"Seattle is a national nexus for tsunami research because of the subduction earthquake hazard in this area," said Catherine Petroff, program developer and affiliate assistant professor in civil and environmental engineering at UW. The Pacific Northwest is threatened by earthquakes and tsunamis from the Cascadia subduction zone, a largely offshore fault that runs 700 mi from Vancouver Island, British Columbia, to Cape Mendocino, California. "The Cascadia subduction zone off our Northwest Coast bears a striking similarity to the Sumatra subduction zone that generated the devastating 2004 Indian Ocean tsunami," said Frank I. González, a retired research scientist for the NOAA Center for Tsunami Research in Seattle and affiliate professor in Earth and space sciences at UW.

USGS geologist Atwater, who also is an affiliate professor in Earth and space sciences at UW, studies the geologic records of earthquakes and tsunamis from past centuries to help engineers, public officials, and coastal residents prepare for future earthquakes and tsunamis. On the July 26 canoe trip with the visitors from South and Southeast Asia, he pointed out traces of the 1700 Cascadia earthquake, which occurred a century before the Lewis and Clark expedition. The associated tsunami, in addition to inundating the Pacific Northwest coast, ran across the Pacific Ocean and went ashore in Japan. Japanese written records of the resulting damage, combined with North American geology and tree-ring studies, enabled scientists to determine that the tsunami had been triggered by a Pacific Northwest earthquake, of approximate magnitude 9, on the evening of January 26, 1700.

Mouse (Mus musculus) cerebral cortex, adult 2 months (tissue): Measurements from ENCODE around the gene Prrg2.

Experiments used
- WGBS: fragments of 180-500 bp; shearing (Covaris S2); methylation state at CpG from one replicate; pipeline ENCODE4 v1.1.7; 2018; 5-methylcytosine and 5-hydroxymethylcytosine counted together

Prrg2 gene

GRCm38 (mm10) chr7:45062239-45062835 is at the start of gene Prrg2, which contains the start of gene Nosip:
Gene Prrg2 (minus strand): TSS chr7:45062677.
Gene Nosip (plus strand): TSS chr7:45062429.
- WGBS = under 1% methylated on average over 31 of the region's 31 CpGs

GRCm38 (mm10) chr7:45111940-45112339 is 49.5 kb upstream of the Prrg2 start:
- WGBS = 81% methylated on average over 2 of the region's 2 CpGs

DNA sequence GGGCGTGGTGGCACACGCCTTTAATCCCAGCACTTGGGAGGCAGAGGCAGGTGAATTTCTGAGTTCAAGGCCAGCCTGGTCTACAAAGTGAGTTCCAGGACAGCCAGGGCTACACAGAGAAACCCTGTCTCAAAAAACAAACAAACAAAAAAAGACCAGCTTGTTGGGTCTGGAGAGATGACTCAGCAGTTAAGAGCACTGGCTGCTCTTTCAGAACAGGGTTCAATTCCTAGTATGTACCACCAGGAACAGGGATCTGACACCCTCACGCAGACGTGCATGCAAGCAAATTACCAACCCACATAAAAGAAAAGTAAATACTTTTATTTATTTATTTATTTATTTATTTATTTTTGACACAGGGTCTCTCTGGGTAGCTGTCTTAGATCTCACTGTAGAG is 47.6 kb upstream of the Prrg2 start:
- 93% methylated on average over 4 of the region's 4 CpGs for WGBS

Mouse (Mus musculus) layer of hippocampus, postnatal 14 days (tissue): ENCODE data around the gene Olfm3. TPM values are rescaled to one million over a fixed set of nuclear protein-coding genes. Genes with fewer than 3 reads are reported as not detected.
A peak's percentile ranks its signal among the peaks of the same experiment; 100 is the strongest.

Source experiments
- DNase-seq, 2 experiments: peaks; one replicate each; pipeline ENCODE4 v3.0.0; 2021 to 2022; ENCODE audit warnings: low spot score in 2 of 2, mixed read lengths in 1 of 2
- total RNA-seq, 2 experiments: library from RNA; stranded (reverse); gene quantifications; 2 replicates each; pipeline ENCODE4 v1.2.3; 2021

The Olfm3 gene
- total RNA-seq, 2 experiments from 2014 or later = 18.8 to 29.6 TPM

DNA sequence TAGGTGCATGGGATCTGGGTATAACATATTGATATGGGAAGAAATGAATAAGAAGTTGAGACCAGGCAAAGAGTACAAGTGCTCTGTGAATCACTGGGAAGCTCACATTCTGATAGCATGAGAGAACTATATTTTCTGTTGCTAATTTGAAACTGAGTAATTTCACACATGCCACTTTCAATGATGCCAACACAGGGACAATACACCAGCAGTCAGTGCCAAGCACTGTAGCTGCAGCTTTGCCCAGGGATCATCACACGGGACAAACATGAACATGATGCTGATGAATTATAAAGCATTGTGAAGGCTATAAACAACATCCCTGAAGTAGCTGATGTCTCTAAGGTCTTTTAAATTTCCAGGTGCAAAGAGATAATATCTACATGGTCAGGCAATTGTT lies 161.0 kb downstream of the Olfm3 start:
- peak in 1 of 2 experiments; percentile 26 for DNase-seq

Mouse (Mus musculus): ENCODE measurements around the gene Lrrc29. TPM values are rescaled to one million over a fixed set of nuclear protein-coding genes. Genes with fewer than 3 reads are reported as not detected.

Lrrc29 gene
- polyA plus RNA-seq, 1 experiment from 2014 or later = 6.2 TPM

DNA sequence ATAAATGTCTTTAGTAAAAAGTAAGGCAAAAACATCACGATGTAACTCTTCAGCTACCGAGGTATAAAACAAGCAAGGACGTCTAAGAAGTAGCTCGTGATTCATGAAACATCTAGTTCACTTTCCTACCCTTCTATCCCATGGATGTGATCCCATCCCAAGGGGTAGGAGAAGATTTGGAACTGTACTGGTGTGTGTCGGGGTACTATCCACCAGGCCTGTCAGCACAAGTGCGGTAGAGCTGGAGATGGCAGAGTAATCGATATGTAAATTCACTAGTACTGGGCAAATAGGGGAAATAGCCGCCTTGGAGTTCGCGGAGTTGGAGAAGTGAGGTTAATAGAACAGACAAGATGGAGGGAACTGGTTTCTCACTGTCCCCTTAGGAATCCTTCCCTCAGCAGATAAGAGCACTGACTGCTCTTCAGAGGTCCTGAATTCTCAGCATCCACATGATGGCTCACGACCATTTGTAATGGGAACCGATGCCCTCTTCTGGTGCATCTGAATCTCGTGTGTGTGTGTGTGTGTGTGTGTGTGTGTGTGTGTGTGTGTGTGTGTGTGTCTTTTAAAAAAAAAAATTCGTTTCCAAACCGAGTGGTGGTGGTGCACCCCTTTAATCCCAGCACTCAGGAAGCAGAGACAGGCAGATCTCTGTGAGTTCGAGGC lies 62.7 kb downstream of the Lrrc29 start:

One of the canoes on the trip contained a television crew from NBC Universal's Today show. The crew had spent the previous day with Atwater and Earlham College geologist Andrew Moore, investigating earthquake and tsunami geology along the Copalis River. NBC made highlights from both days into "Earthquake Hunter: Protecting the Future," a 5-minute segment that aired around the country on Sunday, August 26, and featured Atwater, Washington's earthquake and tsunami evidence, and the new tsunami training program. Additional coverage was provided by a crew from CBS affiliate KING-TV (Channel 5, Seattle), whose story aired on July 27.